I admit to being one of those poor unfortunates, always throwing their hands up in despair and giving up. Later on, optimism kicks in and I'll go all out to give it another go. After all, I remind myself, if Don Quixote could go around tilting at windmills, then why can't I...I'm starting to look like 'ol Don might've looked anyway...
In today's world you can't look left or right without being exposed to yet another self-motivational sales pitch, speech or article, but you know what? I don't mind, I need the encouragement, and I suspect I'm not the only one.
There's always room for just one more "inspirational, rags-to-riches, beat the odds, don't let the bastards get you down" pep talk.
Okay, so it's best to avoid them if they're from those self-serving, self-deluded, manic "send me your money and I'll reveal the secret of how it makes me rich" con artists. Permission granted to ignore those guys, in fact permission granted to let 'em rot in their dead-of-night tv ad zones or their locked room, hyperactive $500 per head, once-in-a-lifetime seminars...
It's the genuine, proven, humble and sometimes spiritually enlightening true stories that I'm really referring to, and which serve us best when we need a lift without feeling that we're being conned and conning ourselves in the process.
The good news is that the genuine underdog-makes-good stories are out there, we just have to wade through some crap in order to find them.
Most writers, and readers, have heard the story of how John Grisham's first agent spruiked his early novel 'The Firm' to every publisher in the U.S. and got knocked back by all of them (or something like that.) This indefatigable guy then started doing the rounds again and second time around he "struck pay dirt." Certainly qualifies as not-taking-no-for-an-answer, doesn't it? And that's something that every writer, and this one especially, needs as a constant reminder.
When Walt Disney lost the rights to his first successful cartoon character, Mortimer, he got back up, dusted himself off, and created a new character (a little fella by the name of Mickey Mouse.)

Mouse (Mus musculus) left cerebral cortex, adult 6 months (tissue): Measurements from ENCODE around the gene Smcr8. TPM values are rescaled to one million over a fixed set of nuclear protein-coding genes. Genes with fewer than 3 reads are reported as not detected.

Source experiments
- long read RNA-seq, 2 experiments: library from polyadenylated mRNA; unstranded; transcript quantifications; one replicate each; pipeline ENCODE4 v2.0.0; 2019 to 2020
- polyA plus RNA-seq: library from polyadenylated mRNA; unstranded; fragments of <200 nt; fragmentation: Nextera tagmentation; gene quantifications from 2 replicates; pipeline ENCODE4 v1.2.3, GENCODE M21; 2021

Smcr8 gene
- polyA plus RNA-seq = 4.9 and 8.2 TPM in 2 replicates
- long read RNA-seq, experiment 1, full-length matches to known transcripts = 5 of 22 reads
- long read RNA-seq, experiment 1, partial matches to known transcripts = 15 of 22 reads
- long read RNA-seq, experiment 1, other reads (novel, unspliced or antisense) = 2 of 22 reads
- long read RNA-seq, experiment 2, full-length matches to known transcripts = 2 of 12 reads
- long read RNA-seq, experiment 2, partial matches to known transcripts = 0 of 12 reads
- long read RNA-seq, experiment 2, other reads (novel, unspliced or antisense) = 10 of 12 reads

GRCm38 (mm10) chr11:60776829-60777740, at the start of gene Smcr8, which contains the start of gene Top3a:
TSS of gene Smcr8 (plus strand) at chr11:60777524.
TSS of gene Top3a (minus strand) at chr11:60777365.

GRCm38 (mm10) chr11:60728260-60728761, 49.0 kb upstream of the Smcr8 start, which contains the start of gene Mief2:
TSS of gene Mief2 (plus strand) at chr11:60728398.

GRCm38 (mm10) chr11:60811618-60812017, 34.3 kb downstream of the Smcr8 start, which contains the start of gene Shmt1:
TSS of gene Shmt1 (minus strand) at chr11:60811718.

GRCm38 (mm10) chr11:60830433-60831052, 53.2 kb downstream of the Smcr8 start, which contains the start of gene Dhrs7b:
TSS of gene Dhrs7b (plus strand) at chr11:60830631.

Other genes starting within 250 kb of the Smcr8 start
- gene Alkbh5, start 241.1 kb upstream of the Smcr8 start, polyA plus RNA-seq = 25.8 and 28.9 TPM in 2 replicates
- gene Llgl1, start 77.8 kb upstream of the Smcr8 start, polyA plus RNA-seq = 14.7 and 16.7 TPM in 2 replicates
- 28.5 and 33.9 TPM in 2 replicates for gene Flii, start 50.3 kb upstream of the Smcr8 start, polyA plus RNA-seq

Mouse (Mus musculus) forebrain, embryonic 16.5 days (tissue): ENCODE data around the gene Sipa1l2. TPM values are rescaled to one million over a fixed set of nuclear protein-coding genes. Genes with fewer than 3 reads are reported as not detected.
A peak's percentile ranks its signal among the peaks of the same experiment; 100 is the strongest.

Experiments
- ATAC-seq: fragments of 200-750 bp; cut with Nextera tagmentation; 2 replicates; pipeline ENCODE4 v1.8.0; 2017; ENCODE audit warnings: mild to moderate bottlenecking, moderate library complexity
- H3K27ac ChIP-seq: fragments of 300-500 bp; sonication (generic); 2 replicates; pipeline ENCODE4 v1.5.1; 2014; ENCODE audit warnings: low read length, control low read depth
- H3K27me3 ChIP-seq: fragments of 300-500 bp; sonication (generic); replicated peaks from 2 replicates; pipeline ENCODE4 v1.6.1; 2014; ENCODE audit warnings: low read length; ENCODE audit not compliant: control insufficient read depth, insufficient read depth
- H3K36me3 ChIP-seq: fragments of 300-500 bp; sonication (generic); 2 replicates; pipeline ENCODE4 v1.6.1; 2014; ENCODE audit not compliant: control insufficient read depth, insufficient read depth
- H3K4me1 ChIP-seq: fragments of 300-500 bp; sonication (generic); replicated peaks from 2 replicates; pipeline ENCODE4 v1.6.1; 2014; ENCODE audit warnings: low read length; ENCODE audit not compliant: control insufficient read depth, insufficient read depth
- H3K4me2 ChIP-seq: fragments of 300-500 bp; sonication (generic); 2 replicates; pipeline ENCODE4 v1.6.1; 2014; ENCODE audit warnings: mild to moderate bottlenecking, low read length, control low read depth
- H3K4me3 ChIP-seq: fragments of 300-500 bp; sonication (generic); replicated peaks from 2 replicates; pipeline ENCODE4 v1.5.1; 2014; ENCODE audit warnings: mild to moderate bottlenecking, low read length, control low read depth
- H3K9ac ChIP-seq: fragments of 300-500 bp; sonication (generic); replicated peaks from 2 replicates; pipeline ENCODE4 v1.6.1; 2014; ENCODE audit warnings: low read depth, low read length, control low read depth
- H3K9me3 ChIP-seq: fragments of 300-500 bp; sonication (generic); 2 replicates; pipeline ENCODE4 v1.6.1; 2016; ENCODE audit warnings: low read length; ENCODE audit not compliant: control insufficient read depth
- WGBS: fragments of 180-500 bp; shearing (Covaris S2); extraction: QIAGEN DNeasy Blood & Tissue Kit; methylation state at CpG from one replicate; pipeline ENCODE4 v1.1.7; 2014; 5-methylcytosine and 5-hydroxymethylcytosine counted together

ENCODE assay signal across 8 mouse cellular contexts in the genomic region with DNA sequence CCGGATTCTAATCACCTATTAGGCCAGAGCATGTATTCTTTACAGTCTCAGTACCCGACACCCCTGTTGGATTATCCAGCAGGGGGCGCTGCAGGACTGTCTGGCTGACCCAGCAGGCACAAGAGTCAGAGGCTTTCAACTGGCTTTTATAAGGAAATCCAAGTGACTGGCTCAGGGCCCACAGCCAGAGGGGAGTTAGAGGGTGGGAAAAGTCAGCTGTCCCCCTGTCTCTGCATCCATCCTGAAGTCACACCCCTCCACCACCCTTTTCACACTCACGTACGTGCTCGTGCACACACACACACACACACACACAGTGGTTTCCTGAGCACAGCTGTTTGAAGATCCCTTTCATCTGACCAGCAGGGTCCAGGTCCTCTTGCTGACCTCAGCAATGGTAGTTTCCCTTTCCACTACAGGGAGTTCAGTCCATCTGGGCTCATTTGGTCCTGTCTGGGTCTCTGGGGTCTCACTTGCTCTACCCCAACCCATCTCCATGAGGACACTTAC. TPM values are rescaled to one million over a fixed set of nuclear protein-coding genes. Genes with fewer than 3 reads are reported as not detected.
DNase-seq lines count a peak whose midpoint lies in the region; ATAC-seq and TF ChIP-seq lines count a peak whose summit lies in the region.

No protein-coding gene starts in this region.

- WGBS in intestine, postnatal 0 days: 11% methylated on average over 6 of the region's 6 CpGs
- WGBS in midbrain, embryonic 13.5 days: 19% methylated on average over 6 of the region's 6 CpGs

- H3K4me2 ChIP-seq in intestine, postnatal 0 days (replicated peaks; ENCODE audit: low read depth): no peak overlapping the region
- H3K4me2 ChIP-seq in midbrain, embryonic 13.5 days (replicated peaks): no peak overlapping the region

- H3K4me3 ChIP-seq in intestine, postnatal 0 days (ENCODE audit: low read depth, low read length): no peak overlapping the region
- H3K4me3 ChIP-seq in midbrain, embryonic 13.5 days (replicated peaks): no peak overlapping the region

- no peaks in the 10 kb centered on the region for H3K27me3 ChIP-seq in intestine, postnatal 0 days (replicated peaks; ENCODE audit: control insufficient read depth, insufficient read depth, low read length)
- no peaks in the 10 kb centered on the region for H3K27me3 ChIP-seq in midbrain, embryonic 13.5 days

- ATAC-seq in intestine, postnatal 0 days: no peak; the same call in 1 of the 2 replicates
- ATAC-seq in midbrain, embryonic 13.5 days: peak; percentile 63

If you haven't heard those stories before, then you have now (this blog is also educational.)
At the other end of the spectrum there's someone like Nelson Mandela, imprisoned for twenty-six years for opposing the apartheid regime in South Africa. During that time the story of his struggle and his incarceration became a beacon to the groundswell of anti-apartheid sentiment around the world.
Mandela was released to an international hero's welcome in 1990. A patient, intelligent, articulate, inspirational man, he harboured no bitterness, spoke for peace, and went on to lead his nation through great change.
In between those three extreme examples, there are millions of tales of people from all walks of life who've fallen over, got up, dusted themselves off, and carried on.
Years ago, in a small way, I experienced this when I submitted my short suspense fiction to magazines. Each story was sent out two, three, four...sometimes a dozen times...and on a semi-regular basis one of them would find a home. It rarely happened on a first submission.
On a few occasions a story sold to a magazine, which had previously rejected it under a different editor. (Idiot!) Being rejected didn't matter. Being knocked down didn't matter. Giving it the 'ol Don Quixote was what really mattered. You don't have to a Mandela or a Disney or a Grisham to be inspired by their true stories.
And think about it. You've experienced something like this, perhaps in a small way, perhaps in a very big way, at some time. We all have. And yet, despite that, it seems the dogs of doubt are always on our tails.
That's why I never mind hearing another persistence-pays-off story. I need the reminder.
If you have a story of your own or know of a good one, feel free to share. (But keep it brief, I'm the only one allowed to ramble on this blog.)
Remember, David beat Goliath, the tortoise beat the hare...
Oh, and welcome to 'Take It As Read,' a new blog on the block about writing, publishing and the whole damn thing.